Frameless Marketing

By Shirley Ha, HBSc., O.D.


Nowadays, it makes less sense than in the past to focus marketing dollars on direct mail, newspaper advertising, newsletters, etc., in an effort to gain or influence patients when social media is creating new practice spaces and online voices free of charge. Patients use the Internet and social media to research, gossip and exchange information about eyecare products and professionals. They could be shopping online for the exact products you sell, in particular contact lenses, while they’re getting their eyes examined. Unfortunately, eyecare professionals often fail to recognize the marketing they can do through their own practices, efforts such as inbound (online) and internal marketing that support patient relationships leading to sales.

Branding is Key

Ever heard of Disney, Starbucks and McDonald’s? If you don’t have a brand, you need to develop one and you should use it on everything, all the time and everywhere – Facebook, Twitter, Instagram, YouTube, LinkedIn, Pinterest, and Google+, to name a few. Not only does a brand help to ensure that patients have the image of you that you want them to have, it also sets the foundation for future patient engagement and accessibility. Patients need to buy WHO you are and WHAT you do before they buy products and services from you. Your uniqueness trumps that of your competitors, particularly if you fit specialty lenses. This is especially true in the case of companies like Clearly Contacts when it comes to specialty services, such as Keratoconic fits, and orthokeratology.

Constructing a social networking profile is key and should include having a blog to brand your human personality. The content you deliver should be relatable, honest and genuine, while educational content should be useful for your target patients. Keep current and post timely information about contact lenses and any other products you sell. If you are not a good writer consider hiring someone to ghost write for you.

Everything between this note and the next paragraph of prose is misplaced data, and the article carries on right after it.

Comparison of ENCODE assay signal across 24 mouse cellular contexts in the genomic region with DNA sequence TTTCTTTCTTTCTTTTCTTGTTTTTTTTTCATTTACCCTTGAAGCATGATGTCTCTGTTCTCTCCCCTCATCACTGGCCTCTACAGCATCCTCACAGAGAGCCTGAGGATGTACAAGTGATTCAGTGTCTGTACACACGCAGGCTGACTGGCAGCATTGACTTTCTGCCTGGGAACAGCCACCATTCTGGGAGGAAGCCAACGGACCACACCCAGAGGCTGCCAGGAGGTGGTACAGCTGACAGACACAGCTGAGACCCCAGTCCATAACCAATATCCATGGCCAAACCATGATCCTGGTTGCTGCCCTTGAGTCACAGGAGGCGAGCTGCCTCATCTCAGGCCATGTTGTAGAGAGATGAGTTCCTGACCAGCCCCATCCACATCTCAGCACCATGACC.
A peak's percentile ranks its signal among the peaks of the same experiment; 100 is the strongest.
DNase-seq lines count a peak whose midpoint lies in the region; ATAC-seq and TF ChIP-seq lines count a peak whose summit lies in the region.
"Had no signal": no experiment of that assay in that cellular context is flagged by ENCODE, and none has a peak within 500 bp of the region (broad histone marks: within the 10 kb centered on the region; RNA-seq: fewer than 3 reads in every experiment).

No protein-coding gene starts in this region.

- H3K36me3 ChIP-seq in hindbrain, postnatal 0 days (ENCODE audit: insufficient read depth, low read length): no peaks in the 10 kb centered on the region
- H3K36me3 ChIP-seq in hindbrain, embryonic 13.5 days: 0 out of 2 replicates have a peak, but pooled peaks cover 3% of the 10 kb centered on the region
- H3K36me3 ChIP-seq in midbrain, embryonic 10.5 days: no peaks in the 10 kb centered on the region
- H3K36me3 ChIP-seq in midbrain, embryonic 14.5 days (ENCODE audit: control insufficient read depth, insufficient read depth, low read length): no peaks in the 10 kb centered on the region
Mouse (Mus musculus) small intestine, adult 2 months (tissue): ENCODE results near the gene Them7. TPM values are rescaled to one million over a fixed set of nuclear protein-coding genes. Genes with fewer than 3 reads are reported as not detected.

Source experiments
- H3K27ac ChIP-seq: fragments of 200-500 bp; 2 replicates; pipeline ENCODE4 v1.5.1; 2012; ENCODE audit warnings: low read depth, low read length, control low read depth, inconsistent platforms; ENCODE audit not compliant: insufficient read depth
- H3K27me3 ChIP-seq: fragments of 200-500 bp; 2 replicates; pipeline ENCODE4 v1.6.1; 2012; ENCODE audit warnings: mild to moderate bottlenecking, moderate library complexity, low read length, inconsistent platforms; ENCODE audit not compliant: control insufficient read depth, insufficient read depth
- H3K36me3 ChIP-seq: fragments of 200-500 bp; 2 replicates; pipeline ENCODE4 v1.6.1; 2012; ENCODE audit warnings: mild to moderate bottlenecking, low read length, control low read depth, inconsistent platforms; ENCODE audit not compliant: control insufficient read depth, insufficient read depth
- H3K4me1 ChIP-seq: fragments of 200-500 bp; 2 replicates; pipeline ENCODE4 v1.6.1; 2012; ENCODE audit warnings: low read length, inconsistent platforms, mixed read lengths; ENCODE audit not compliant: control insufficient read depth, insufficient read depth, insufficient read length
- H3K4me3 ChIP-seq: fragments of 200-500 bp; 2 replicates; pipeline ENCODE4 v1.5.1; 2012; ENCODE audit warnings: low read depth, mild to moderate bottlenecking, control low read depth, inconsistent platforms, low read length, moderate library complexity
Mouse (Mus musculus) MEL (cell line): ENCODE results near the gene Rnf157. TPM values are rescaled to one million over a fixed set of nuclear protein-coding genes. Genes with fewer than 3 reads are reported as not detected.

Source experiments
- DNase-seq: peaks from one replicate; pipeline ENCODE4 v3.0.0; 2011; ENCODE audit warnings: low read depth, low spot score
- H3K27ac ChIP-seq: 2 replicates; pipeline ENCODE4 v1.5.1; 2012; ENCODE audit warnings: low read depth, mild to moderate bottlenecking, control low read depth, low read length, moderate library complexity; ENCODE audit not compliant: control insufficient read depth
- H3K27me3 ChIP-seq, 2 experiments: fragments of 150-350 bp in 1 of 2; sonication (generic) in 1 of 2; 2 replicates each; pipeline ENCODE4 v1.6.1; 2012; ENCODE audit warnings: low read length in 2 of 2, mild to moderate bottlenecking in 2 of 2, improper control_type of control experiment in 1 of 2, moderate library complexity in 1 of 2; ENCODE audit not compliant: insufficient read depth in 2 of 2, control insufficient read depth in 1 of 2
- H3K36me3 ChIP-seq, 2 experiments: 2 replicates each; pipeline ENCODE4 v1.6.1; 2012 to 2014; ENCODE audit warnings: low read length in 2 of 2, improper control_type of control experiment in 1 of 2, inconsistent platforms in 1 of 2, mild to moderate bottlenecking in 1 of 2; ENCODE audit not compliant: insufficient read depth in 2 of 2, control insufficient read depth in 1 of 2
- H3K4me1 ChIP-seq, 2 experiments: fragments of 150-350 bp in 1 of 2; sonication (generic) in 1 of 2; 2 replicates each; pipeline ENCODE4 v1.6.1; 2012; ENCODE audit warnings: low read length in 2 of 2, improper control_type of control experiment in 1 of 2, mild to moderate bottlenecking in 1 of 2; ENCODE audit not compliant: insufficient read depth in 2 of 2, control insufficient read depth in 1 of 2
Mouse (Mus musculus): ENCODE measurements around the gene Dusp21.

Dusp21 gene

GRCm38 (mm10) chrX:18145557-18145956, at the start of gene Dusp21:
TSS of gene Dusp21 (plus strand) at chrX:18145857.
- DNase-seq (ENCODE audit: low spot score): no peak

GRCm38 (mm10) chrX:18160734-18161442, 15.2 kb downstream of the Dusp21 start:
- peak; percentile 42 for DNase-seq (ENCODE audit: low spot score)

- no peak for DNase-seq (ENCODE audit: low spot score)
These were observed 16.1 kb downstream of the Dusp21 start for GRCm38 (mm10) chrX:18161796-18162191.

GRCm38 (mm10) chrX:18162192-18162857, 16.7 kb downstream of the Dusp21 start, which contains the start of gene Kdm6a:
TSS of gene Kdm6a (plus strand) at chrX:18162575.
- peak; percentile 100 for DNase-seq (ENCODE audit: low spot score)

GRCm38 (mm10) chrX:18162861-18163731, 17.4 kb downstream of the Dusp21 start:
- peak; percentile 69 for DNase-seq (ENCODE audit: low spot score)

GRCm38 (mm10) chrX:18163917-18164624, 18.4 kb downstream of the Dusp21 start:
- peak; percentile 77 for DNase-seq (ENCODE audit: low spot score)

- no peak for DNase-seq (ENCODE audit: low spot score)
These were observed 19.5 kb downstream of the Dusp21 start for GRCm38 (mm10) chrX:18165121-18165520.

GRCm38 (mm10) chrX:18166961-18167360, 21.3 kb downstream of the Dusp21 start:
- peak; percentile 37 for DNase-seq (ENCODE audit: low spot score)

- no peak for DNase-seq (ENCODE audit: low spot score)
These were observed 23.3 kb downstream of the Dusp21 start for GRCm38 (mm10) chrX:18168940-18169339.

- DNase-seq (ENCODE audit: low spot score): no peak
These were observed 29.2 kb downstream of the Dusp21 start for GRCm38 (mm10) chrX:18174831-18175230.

Arrange to have neighboring businesses hyperlink to some of your social media channels and offer to do the same for them. This will create instant free advertising for both parties. As Rand Fishkin (@Moz), co-founder and CEO of Moz, an inbound marketing company, said, “The best way to sell something: don’t sell anything. Earn the awareness, respect and trust of those who might buy.”

Office Culture/Environment

Meeting and exceeding patient expectations all the time begins with investing and employing the right people and cultivating positive attitudes and effectiveness under your leadership. Contact lens (CL) promotion should be cross-pollinated internally, from the original contact (phone, Internet) to pretesting, to exam room, to dispensary, where sales of peripherals, such as sunglasses, backup glasses, comfort drops, and contact lens solutions, can also be made. Your office should visually shout, “We do contact lenses!” the moment people walk through the door. The décor should be changed periodically to create the sense that there is always “more to see”; this will encourage people to visit more often and to bring in their families and friends. The office should look busy to convey the message that others recognize you as the “go-to” service provider. Reserve hard-to-book times during the day for continuing education, creative activity and the development of new marketing ideas (not rules) for further experimentation.

Taking Care of Business

Your business is your patients. Be proactive – don’t wait for a query about CLs, offer everyone the opportunity to discuss how contact lenses can benefit them (no glasses, less peripheral distortion with high prescriptions, a wider field of view). As the late Steve Jobs said: “People don’t know what they want until you show it to them.”

Understanding and thinking like your patients as well as matching your marketing efforts with the way they shop and buy contact lenses are important. Stay one step ahead of them. Anticipate and meet patients’ needs and have their next supply of CLs, a new case and solution ready for pickup before they run out. Give your busy patients same-day fitting and training instead of allowing their interest or enthusiasm to wane by scheduling another appointment. Surprise former CL wearers with a “free” trial pair of newer-technology lenses to show that you are modern and up-to-date.

Don’t pre-judge what patients can afford. Reduce their risk in buying from you with value-added service, make it attractive to buy by pricing your lenses reasonably and offering discounts for bulk orders. Give patients a “one-stop shopping/buying” experience by getting advance permission to sell to them with an effective recall system.

Happy patients are your greatest and most powerful assets. What better marketing is there than patient testimonials displayed everywhere in your office?

In short, don’t underestimate the power of social media and inbound marketing to attract, engage and retain patients. Equally important is a solid internal marketing plan designed to build long-term patient loyalty and prevent loss of income by eliminating avoidable walkouts.